April 19, 2020 at 8:19 am #220425ParticipantTopics: 6Replies: 5Points: 82Rank: Member
I have one software which consists of several applications which need to be installed on Windows. Its installation is within the C:/Program Files/ApplicationName/…….
Some of those applications are run as service – some are not, for some of them exist configuration within the Registry but for some of them not. Is there maybe some native function, operation, method in PowerShell that can check somehow if specific application is installed on Windows or not? Or how to achieve this? What will be the best way?
The main purpose is that because I run 2 scripts using the PowerShell for those applications: installation and upgrade occasionally. If application does not exist then run installation script with all required parameters, if it exists then run Upgrade script with different arguments.
Thanks in advance!!!
April 19, 2020 at 8:47 am #220431ParticipantTopics: 4Replies: 2231Points: 5,414Rank: Community MVP
Did you at least try to search for it? Something like this has been asked a thousand times even here on Powershell.org and you will find more than enough when you use your favorite search engine. There is no magical single cmdlet you can run. If you have a specific application not registering properly in Windows you’ll need to figure out how to determine if it’s properly installed or not.
April 19, 2020 at 12:53 pm #220452ParticipantTopics: 6Replies: 5Points: 82Rank: Member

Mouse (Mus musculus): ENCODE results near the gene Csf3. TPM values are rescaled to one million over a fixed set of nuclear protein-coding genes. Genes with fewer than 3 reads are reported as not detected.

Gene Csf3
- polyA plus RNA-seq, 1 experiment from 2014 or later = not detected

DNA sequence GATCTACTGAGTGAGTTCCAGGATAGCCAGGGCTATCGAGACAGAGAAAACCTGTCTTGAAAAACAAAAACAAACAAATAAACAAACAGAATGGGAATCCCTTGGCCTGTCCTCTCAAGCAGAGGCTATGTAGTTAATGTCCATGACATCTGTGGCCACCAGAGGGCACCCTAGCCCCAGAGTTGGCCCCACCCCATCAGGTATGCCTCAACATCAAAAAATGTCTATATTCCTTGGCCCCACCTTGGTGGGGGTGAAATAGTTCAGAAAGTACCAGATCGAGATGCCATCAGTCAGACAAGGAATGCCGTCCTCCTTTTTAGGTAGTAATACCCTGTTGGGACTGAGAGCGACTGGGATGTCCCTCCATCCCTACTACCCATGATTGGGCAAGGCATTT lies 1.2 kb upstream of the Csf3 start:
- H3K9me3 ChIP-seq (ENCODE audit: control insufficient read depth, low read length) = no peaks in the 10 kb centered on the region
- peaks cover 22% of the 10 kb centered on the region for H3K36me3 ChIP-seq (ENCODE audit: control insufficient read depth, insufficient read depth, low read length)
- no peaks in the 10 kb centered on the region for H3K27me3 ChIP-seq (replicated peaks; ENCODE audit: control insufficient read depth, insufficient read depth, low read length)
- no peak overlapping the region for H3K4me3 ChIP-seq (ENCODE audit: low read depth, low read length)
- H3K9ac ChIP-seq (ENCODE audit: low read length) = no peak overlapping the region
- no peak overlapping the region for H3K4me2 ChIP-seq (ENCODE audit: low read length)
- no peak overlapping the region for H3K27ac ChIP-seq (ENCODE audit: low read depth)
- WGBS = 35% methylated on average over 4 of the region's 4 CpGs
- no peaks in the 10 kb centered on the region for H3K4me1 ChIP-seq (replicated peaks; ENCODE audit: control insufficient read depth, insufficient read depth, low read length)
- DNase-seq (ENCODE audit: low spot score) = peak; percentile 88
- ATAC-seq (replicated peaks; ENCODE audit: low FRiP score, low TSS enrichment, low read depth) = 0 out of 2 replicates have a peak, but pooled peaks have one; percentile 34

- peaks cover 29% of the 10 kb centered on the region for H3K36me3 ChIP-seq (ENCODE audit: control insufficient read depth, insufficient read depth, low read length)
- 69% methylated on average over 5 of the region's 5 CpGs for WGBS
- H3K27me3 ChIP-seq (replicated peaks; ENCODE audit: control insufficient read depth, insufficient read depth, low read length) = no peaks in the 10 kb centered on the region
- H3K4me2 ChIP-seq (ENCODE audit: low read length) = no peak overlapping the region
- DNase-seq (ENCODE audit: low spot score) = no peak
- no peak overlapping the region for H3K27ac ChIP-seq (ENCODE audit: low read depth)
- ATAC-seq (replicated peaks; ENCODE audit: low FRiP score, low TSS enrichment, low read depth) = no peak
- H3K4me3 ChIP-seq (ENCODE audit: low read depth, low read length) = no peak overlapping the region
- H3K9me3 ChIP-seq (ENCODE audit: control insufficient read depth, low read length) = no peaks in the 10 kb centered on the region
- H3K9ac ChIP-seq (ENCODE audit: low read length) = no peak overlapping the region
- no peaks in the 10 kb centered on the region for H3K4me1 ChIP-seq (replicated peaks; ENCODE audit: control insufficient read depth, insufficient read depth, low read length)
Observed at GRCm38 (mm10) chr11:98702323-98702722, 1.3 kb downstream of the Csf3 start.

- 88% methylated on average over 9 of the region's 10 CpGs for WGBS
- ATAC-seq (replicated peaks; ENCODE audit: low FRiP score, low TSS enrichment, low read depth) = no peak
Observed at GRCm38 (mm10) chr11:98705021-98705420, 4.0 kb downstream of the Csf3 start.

I found this article which describes process.
Is this the preferred way?
I need to write PowerShell script to achieve this but, as I mentioned I am struggling to find common way for all cases. That is why I asked if maybe PowerShell has native, and some out-of-the box command which can be used that covers applications that are registered as services, in registries and which are not in both of these.
April 19, 2020 at 1:33 pm #220455ParticipantTopics: 4Replies: 2231Points: 5,414Rank: Community MVP
… I am struggling to find common way for all cases.
That just does not exist. You have to figure that out for the particular software you are dealing with. If it’s a service you have to check this particular service. If it’s a copied executable you have to chekc this particular exe at the place where it belongs. There is no magic involved. It’s pure and simple hard work … for you. 😉
April 19, 2020 at 2:47 pm #220470ParticipantTopics: 29Replies: 809Points: 2,428Rank: Community Hero
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